Fine's say Metaphors

Metaphors

Christian Symbolism Melville presents his characters in such a way as to bring out the fundamental conflict between good and evil in the world. He accomplishes this by the use of Christian symbolism. In the presentation of Billy Budd, Melville alludes to both Adam, the innocent first man, and Christ, the...
Up/Down Movements: Whenever Nick stands and climbs, his spirits are likewise rising.  If he sits or descends, on the other hand, he's feeling badly about himself.  Thus, Hemingway made form to follow content. "Good:"Hemingway mimics the biblical creation story to demonstrate the way in which Nick has created his own paradise...
Imagery Although the imagery of light and darkness is prominent in the story, and darkness is an obvious metaphor for evil, the strength of the book lies not so much in L'Engle's use of figurative language as in the strong visual images she creates. This is particularly apparent in the...
Stone Stone facades and structures figure prominently in the story and almost always reflect some characteristics of the persons or action being described. For instance, the Marquis St. Evremonde stone chateau and its various carved images are used to convey the unyielding arrogance of its inhabitant and the manner in...
Light Not only is stage lighting used in the play to express different dramatic moods, light is also used as a metaphor for truth, as opposed to illusion. This can be seen when Blanche asks Mitch to put the paper lantern over the bare light bulb. Covering the light, making...
The Tree: The tree by the Devon River is the first symbol that the reader encounters, the object that draws Gene back to the school fifteen years after he was a student there. Gene's perception of the tree at these two vastly different time periods is a reflection of the...
Music in A Portrait of the Artist as a Young Man Music is a recurring motif in the novel. Either heard directly or remembered or imagined in the mind, music acts for Stephen as an emotional trigger, shifting his moods, conjuring up past memories, revealing something to him that otherwise was...
Wasp Early in the novel (chapter 3), Mrs. Moore returns from the club and sees a small wasp asleep on a coat peg. She does not disturb it. Indeed, she seems to feel quite affectionate toward it, addressing it as "Pretty, dear." The wasp is a symbol of the unity...
To pick out a single metaphor from Swift's Modest Proposal would be to undercut his message as a whole. The whole pamphlet, indeed, in its entirety, is one giant, metaphorical irony. The horror of the narrator's irony serves as a constant metaphor for the horror being experienced by the...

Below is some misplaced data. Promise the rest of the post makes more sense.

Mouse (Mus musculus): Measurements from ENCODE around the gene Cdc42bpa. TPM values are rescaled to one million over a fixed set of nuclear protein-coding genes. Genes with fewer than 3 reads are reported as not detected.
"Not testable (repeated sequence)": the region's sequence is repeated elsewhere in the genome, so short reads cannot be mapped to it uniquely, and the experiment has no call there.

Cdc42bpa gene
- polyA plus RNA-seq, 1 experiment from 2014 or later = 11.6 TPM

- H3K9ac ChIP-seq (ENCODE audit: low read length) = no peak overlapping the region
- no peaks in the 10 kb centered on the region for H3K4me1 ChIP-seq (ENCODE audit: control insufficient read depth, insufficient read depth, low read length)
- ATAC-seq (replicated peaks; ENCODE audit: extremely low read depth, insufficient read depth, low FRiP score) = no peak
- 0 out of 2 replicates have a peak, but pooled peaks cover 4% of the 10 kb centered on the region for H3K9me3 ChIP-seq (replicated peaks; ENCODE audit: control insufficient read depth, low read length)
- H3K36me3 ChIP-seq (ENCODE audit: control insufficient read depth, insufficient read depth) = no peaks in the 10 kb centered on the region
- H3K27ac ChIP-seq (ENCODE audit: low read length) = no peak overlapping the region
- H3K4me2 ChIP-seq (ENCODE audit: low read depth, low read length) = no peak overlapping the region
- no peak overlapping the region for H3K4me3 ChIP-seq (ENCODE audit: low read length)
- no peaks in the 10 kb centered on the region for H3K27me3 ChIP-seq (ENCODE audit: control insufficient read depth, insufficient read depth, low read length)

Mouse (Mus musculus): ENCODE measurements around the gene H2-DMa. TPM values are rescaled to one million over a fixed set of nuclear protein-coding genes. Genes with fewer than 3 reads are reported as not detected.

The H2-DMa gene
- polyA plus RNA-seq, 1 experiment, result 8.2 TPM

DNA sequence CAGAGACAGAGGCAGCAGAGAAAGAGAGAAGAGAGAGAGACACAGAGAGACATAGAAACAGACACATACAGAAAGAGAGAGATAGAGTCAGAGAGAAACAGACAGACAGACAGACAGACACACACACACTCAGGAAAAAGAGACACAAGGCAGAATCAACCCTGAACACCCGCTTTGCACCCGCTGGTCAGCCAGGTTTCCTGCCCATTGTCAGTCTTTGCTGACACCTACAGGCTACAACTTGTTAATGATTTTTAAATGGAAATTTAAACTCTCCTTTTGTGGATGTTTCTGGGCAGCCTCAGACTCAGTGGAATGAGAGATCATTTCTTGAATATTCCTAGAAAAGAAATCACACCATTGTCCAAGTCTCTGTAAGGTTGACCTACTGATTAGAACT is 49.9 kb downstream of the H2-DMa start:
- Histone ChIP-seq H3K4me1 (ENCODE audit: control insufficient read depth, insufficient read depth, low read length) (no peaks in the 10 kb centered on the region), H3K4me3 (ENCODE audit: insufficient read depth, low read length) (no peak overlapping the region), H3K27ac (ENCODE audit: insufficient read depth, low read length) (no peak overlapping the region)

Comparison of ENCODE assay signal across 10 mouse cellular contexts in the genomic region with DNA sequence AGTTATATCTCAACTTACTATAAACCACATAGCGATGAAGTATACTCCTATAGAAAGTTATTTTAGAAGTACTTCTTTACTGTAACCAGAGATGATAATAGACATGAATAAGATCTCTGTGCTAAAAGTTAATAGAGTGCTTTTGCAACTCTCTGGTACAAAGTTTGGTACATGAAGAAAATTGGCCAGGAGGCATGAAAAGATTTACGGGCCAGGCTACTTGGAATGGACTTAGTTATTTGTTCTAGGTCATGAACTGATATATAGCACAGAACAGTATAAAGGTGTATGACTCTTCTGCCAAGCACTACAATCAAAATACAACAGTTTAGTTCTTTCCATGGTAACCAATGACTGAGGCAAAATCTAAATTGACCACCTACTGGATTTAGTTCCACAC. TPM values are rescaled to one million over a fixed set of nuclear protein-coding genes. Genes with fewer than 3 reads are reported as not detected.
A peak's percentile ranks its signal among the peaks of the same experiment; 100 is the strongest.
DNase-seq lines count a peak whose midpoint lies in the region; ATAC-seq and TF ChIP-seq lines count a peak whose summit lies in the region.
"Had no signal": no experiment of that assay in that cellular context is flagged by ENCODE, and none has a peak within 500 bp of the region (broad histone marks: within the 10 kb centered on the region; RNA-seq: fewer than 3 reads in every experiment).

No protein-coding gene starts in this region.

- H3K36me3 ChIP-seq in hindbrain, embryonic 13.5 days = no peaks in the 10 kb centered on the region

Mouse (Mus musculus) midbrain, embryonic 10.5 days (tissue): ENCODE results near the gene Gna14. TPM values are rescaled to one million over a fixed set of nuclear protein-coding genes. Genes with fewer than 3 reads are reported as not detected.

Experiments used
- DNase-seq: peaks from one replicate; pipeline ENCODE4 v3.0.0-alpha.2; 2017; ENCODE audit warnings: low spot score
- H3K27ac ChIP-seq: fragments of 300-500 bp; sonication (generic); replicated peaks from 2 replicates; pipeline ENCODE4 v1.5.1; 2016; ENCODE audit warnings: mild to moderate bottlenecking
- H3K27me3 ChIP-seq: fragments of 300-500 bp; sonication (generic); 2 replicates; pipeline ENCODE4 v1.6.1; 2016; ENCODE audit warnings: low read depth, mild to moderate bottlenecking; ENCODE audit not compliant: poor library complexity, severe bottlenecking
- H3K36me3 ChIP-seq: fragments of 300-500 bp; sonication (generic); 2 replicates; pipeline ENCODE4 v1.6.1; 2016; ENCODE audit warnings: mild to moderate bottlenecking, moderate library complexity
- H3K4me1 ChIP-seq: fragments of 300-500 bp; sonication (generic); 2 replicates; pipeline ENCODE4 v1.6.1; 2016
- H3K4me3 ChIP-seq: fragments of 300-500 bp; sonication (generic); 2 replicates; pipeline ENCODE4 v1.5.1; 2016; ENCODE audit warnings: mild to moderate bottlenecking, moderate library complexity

There are four distinct groups of characters in A Midsummer Night's Dream, and they all use language in a distinctive way. Theseus and Hippolyta speak in a dignified blank verse, which is unrhymed verse based on the iambic pentameter line. An iambic pentameter is a line of five feet...
The Rain in A Farewell To Arms The rain is a metaphor for death in the story. Toward the end of Catherine and Frederic's idyll in Milan, she tells him that she has always been afraid of the rain because she can imagine herself or him lying dead in it....
Doll in a doll's house In Act 3, Nora tells Torvald that both her father and Torvald have treated her like a doll-child, with no opinions of her own, and have only played with her. Both men, she says, have committed "a great sin" against her in discouraging her from...
The pervading metaphor in this story, is, predictably, the clean, well-lighted place. To Hemingway, it was much more than the physical darkness that frightened him-it was the symbolic darkness of reality. Hemingway was a modernist, a realist, and a philosopher. He believed the ultimate purpose of life was to...
The most dominant metaphors in A Christmas Carol are the three spirits who visit Scrooge. The Ghost of Christmas Past is a personification of memory. In order for Scrooge to grow as a human being, he must remember his past and learn both positive and negative lessons from it. The...
Proles symbolism in 1984 - The Proles represent the lowest working classes of society (the proletariat) and they also serve as a metaphor for hopelessness. Winston hopes, as did many real thinkers such as Marx, that the Proles could rise up against the Party and restore freedom for all...